Monday, July 1, 2013

Lab work in the field: Embracing my inner MacGyver

By Benjamin Hochfelder, IRES 2013

Photos, left to right: Lab work in the Grand Tetons, in the hyena research camp in Kenya, and in Omaha, NE.

Before traveling to Kenya to study the fascinating lives of hyenas for the summer, I spent most of my time working with marmoset monkeys and measuring hormones at the Callitrichid Research Center as an undergrad in Omaha, Nebraska. When working in a university lab setting, the main things that can go wrong tend to be the result of human error. It is rare that one worries about where the electricity in the lab is generated or if the freezer is cold or not. Doing lab work in Kenya would actually be the second time I was doing lab work at a field site. Last summer, my wife and I were doing research on little rodents called voles in the Grand Teton National Park. The field site in the Tetons was actually very nice and had all the amenities of a modern laboratory. At our camp in Kenya, instead of a fully equipped lab, there was a newspaper-covered wooden table on a pile of rocks. This table sits outside in a part of Kenya where running water is not one of the luxuries of life, and where a modest amount electricity is generated through solar panels. I was curious about what it would be like to do DNA lab work in a place like this.

I found out just five days after I had arrived at camp. An onslaught of rain made safely driving out into the sticky, muddy landscape an impossibility. Quite conveniently, this day had already been set aside as a “DNA day” at Talek camp. One might ask, what is a DNA day? It refers to an annual day where we extract DNA from the many samples of hyena blood collected during fieldwork. This is done so the DNA can be shipped back to the US for further analysis. Why would we want to look at hyena DNA? One of the most important aspects of studying behavior and interactions between individuals is knowing who is who and who is related to who. Since male hyenas do not provide any obvious parental care, even the best sleuths would have a hard time knowing who the father of each hyena cub is without the help of DNA. By knowing the family relationships between the hyenas, we can better understand the dynamics of their complicated lives.

Extracting DNA from blood is one of the easier tasks done in a standard laboratory setting. I’ve done it before, both in Omaha and at the lab in the Grand Tetons. However, something I have not done before is live in the African bush. As expected, field work is the bread and butter of our days here. But as it turns out, we can and must do a certain amount of traditional lab work as well. While the goal and techniques of this lab work are the same as at home, the details are far from traditional.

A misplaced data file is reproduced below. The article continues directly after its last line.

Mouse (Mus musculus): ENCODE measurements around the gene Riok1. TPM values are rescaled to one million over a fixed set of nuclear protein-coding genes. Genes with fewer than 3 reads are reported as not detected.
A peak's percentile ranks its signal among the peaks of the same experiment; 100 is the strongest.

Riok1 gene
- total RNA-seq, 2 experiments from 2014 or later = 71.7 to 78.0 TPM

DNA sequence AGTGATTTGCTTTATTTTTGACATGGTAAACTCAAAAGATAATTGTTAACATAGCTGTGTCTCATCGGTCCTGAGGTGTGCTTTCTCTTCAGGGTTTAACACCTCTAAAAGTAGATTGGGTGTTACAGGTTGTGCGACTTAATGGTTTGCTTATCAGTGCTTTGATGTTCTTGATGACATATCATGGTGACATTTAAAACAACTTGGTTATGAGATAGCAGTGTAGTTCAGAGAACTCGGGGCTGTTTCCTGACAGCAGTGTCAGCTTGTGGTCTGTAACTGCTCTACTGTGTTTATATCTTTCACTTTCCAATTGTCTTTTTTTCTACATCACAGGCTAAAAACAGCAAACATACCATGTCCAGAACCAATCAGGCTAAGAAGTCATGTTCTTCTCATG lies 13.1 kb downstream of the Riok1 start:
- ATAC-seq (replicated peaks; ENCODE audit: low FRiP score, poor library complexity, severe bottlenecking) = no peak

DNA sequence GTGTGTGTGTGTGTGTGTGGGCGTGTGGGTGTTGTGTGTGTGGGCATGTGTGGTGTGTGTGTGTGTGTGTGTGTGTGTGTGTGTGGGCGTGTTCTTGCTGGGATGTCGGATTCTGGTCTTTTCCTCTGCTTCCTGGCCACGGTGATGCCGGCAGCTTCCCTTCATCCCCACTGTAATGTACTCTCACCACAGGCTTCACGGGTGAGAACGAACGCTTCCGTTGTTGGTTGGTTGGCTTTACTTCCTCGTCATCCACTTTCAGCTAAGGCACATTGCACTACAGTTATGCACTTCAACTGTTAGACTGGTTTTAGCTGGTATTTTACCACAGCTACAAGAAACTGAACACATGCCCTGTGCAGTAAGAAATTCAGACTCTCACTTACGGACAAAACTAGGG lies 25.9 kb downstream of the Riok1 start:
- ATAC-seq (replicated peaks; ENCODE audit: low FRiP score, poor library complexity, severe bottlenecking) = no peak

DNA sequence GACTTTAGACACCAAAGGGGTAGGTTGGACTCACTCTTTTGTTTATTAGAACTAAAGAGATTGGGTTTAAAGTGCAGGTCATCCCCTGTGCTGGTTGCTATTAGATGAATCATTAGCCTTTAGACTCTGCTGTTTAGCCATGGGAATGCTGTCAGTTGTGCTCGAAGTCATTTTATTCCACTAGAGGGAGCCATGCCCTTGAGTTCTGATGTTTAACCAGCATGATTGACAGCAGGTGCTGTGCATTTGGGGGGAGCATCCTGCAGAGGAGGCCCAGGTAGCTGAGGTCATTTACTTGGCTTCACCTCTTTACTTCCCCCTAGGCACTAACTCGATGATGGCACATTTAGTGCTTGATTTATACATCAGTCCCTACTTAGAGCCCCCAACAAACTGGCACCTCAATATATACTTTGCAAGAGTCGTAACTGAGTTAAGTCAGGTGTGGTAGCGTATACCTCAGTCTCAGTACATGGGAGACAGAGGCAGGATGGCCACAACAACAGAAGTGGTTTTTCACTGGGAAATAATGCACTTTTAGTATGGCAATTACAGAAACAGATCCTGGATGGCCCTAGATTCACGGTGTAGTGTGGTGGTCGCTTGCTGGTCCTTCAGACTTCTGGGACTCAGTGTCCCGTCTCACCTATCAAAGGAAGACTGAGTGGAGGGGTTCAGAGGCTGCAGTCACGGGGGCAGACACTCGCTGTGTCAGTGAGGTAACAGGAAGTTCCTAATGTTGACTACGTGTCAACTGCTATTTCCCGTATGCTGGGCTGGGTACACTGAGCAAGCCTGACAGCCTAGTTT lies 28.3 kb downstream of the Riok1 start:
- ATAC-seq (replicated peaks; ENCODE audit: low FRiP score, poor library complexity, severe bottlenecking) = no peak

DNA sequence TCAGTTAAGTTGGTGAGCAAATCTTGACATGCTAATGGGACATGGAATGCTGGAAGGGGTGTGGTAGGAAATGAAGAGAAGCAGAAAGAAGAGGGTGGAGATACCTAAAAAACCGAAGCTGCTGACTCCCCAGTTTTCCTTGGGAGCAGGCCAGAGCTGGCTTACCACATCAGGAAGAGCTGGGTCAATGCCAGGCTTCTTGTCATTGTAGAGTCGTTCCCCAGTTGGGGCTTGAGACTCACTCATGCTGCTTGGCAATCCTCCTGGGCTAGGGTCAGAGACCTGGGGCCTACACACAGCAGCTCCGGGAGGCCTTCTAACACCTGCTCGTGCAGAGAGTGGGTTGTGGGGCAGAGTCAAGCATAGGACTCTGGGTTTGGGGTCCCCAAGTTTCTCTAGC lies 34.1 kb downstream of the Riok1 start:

One of the biggest differences between this kind of lab work at home and in Kenya is the amount of teamwork involved. In the USA, taking a vile of hyena blood and extracting its genetic information would be a one person job, but here in the bush, it was a nine-person assembly line. 

After finishing the last savory bites of our eggs and toast at 9am, we pulled out a large tank of liquid nitrogen that contained the blood samples. For those who do not know, nitrogen is very cold in its liquid state and is very good at preserving blood and many other things that originate from a living creatures.

While birds chirped and vervet monkeys scurried around in the background, our team spent hours passing plastic tubes back and forth in a style that would make for a good episode of MacGyver (the 80’s fix-anything-with-a-pair-of-tweezers-and-tape TV show). In true MacGyver style, a scenario of constraints led to a steady supply of humor and some decent innovation to the tone of using a cardboard box as a test tube holder when there wasn’t any more room in the styrofoam racks.

As far as I could tell, our efforts were mostly a success. A few days later, the extracted DNA flew over 10,000 miles away from its original home to Michigan State University. Personally, it evokes a bit of awe to think that the molecules of genetic code used to transcribe and translate thousands of proteins while flowing in the blood of a hyena running across the plains of Africa has flown across the Atlantic Ocean frozen inside a tiny plastic tube. It will be exciting to learn what the information revealed can tell us about the relationships among the hyenas from which it came.


Nora said...

Great post, Ben! And thanks for the DNA :)

dee said...

Hey Ben! Good one. Thanks for writing. I hope the rest of your time in the Mara is as much fun and as exciting as the first few weeks were.

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